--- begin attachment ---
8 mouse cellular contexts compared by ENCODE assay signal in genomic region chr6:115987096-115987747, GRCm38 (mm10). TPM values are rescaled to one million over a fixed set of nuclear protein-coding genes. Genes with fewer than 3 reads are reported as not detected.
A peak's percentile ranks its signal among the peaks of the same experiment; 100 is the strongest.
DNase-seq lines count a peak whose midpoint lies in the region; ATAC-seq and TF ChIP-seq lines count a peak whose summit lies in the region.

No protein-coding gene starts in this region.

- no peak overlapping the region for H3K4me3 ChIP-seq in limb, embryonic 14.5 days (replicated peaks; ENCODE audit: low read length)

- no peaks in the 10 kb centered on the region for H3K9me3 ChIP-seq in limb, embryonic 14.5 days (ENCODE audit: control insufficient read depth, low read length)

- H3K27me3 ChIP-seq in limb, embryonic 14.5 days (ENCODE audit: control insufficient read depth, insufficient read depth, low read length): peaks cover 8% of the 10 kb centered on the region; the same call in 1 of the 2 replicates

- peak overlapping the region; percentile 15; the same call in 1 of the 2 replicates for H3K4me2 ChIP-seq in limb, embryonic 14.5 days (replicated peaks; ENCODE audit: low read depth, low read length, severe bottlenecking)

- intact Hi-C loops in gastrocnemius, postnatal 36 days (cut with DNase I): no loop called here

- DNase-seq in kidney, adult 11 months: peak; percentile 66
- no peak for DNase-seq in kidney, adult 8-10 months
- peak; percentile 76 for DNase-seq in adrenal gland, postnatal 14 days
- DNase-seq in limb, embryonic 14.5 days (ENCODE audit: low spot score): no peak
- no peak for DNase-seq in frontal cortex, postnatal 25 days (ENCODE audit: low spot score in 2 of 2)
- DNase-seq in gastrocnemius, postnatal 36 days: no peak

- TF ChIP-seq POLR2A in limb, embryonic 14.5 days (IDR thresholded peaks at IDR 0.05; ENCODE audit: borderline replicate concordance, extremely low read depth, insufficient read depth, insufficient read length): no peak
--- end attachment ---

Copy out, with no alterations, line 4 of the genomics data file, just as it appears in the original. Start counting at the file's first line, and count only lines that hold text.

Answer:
No protein-coding gene starts in this region.